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Boilermakers create old-fashioned steam in locomotive rebuild

Matt Wallace rolls tubes in the fire box. Photos courtesy of David Hooper, Western Vancouver Island Heritage Society

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VOLUNTEERS FROM LOCAL 359 (Vancouver) are returning to the work of early 20th Century Boilermakers to restore a 1929 Baldwin 2-8-2T steam locomotive for the Western Vancouver Island Heritage Society in Port Alberni. Members heard about the restoration project in 2018 when the heritage society sought the help of Local 359 to order tubes for the nearly 100-year-old engine.

The Baldwin, also called the No. 7, first made its appearance on Vancouver Island after the Campbell River Timber Company ordered the engine from the Baldwin Locomotive Works in Pennsylvania to serve British Columbia’s logging industry. The No. 7, retired in 1972, was the longest operating steam locomotive in the logging industry.

The restoration project required the removal and replacement of all the tubes and tube sheets, removal of the saddle water tank and the opening of all hatches. To inspect the boiler, members stripped it down to the bare shell. To cut the tube sheet to the correct size, workers used a cutting torch and zip cuts, according to L-359’s Barry Dobrensky. And the workers used a high-pressure water jet to form the holes for boiler tubes. There are over 100 boiler tubes with 2-inch OD, and 21 flue tubes that have 5 1/2-inch OD on one end and 4 1/2-inch swag end on the other.        

Once workers grounded and beveled the tube sheets, Brent Graham welded them in place. Workers then stabbed and expanded the tubes.

“The technical safety authority passed our hydrostatic test on the boiler and we are now able to proceed with the rest of the restoration,” said Dobrensky, who is lead on the project along with Mike Roxburgh. “We still have a way to go yet, lining the firebox with new brick, insulating the boiler, reinstalling the super heaters and changing out some of the external piping and valves.”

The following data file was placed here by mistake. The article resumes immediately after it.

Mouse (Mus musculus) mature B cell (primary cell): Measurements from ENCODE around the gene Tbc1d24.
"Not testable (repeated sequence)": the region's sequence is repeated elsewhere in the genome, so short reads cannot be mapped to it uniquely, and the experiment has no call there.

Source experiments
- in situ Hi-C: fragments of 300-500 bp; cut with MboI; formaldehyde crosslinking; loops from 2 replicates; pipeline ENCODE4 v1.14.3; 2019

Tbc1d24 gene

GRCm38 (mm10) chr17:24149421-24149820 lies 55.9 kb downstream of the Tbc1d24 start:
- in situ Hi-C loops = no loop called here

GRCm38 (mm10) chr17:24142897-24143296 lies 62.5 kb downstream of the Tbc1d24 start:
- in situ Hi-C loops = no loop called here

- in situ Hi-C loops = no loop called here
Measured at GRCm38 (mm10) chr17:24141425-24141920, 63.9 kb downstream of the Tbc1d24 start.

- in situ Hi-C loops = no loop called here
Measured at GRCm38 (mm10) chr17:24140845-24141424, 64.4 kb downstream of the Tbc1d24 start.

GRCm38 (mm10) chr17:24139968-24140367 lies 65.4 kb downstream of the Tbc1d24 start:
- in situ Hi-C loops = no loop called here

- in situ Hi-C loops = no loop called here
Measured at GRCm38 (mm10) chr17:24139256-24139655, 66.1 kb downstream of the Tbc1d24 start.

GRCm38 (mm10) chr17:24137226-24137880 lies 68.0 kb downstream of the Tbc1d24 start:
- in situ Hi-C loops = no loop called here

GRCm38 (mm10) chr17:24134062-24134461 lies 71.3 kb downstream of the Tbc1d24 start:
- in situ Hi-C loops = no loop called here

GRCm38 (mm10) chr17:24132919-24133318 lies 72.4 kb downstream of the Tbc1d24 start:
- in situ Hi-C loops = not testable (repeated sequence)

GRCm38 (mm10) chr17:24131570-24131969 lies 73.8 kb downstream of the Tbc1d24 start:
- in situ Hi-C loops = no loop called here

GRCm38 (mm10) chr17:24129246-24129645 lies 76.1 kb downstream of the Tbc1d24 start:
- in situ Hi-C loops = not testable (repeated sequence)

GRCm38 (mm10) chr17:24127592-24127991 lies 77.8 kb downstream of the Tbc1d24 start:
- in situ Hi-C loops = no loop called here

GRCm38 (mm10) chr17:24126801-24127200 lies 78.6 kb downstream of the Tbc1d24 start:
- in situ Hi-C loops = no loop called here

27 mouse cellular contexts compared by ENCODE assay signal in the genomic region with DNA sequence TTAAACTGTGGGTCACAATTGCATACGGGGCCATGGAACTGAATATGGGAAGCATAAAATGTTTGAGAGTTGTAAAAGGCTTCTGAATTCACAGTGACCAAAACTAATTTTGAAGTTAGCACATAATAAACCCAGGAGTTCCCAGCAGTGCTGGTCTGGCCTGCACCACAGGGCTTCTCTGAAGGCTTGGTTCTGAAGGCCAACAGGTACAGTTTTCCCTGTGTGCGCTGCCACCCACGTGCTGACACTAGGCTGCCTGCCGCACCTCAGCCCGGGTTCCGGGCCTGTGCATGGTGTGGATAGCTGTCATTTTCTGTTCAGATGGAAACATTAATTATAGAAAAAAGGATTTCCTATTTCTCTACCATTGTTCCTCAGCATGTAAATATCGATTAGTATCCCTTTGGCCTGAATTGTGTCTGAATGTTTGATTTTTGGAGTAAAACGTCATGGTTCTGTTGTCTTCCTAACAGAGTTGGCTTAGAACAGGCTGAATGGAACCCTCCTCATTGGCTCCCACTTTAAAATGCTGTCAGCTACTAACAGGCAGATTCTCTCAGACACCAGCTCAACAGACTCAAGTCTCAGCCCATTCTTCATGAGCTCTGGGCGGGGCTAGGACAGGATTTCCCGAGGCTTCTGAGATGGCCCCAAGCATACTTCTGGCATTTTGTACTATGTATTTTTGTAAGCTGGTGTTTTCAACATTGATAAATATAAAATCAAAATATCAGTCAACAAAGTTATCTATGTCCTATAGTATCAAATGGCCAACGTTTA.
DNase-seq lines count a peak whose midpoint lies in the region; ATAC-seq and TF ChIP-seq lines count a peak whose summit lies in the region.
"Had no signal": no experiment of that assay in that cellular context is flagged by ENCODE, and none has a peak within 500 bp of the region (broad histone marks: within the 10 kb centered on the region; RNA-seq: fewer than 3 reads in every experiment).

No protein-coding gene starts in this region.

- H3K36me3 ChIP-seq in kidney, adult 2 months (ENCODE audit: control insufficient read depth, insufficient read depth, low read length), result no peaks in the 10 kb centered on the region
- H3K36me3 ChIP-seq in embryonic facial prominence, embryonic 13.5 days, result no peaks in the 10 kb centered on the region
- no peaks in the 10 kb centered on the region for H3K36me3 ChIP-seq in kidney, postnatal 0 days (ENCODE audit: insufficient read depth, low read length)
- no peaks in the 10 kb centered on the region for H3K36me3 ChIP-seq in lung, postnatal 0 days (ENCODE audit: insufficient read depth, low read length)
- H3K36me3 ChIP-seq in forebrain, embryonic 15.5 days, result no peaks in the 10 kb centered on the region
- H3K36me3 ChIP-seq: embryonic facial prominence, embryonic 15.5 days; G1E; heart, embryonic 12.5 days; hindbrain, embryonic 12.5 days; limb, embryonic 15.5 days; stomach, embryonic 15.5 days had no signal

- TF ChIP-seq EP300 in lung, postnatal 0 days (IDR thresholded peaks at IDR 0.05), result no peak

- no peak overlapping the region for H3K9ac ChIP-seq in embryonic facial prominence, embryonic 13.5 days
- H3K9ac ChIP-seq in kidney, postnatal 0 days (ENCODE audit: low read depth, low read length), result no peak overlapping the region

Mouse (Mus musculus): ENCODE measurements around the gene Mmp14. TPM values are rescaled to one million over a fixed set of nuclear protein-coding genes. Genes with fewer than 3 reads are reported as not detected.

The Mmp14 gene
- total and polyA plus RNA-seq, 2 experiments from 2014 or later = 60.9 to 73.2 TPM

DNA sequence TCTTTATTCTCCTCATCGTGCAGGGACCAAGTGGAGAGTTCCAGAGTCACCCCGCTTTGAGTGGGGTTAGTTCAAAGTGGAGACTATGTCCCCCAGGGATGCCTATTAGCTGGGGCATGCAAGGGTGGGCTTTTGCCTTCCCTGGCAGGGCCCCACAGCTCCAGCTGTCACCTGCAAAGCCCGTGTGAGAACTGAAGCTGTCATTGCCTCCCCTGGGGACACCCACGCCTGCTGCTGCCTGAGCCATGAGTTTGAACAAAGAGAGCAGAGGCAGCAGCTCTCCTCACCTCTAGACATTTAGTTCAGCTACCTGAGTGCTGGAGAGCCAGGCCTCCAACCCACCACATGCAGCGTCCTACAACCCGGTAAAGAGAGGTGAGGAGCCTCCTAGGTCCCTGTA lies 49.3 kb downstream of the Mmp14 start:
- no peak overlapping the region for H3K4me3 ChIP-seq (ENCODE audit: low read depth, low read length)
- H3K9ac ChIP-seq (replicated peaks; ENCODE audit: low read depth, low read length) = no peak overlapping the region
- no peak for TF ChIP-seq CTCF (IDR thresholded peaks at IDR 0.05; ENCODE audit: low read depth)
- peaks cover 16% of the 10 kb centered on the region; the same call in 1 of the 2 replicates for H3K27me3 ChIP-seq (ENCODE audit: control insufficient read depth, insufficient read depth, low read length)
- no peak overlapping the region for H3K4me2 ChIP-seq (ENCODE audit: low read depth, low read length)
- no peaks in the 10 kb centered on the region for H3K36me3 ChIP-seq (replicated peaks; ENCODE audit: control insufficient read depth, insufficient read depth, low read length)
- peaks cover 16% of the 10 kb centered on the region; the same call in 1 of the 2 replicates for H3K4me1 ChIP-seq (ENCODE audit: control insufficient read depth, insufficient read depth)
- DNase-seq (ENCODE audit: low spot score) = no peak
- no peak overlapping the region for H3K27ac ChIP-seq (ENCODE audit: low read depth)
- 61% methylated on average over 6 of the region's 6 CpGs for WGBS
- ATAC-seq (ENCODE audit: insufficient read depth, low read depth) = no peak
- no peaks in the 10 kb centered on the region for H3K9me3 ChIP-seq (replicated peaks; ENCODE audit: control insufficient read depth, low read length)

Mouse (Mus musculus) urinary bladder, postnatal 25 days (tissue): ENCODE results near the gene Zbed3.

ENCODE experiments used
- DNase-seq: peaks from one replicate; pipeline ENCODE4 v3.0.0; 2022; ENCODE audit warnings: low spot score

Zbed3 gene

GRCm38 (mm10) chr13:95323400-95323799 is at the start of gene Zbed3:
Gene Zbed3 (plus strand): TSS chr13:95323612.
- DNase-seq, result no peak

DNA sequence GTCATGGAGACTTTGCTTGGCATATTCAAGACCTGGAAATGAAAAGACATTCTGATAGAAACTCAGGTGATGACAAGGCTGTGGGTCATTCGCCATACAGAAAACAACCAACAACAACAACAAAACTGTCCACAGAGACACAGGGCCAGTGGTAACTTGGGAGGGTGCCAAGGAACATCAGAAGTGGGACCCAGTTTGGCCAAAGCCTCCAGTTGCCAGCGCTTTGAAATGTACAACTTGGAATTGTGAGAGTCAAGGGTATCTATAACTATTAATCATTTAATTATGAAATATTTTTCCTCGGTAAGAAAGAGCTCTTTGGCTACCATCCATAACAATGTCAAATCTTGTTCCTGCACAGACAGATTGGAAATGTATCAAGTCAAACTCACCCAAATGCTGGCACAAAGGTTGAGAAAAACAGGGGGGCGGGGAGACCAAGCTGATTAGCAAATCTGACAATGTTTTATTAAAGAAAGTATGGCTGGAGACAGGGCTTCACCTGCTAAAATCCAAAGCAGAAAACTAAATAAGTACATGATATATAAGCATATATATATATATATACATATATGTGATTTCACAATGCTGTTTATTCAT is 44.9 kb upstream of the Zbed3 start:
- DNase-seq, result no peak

In addition to Dobrensky, Graham and Roxburgh, other L-359 members working on the project include Brent Pennington, Sarah Smith, Carl Barnes, Barry Payne, Matt Wallace, Tim Murphy and Russ Herding. Also donating their time and knowledge retired bricklayer Dave Delucry and retired insulator Doug Stephenson. In addition, “A” license contractor Roger Blagborne, who is also an antique steam buff, offered his expertise to the team for free.

The heritage society hoped to have the No. 7 in operation by the summer of 2020, but due to the COVID-19 pandemic, they’ve pushed that to the summer of 2021. The long-term goal is to bring the tourist train back to Alberni Valley for a 35-minute ride along the city’s waterfront to the historic park of Mclean Mill.

This crew of Boilermakers previously worked with the heritage society in 2013 to restore a 1917 “Farquhar” steam tractor and a steam donkey.

For more information about the Western Vancouver Island Heritage Society visit https://alberniheritage.com/alberni-district-historical-society

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Local Lodges
Boilermaker Reporter Issue

Published October 15, 2020

The Boilermaker Reporter

Volume 62, Number 3
Jul 2023 to Sep 2023
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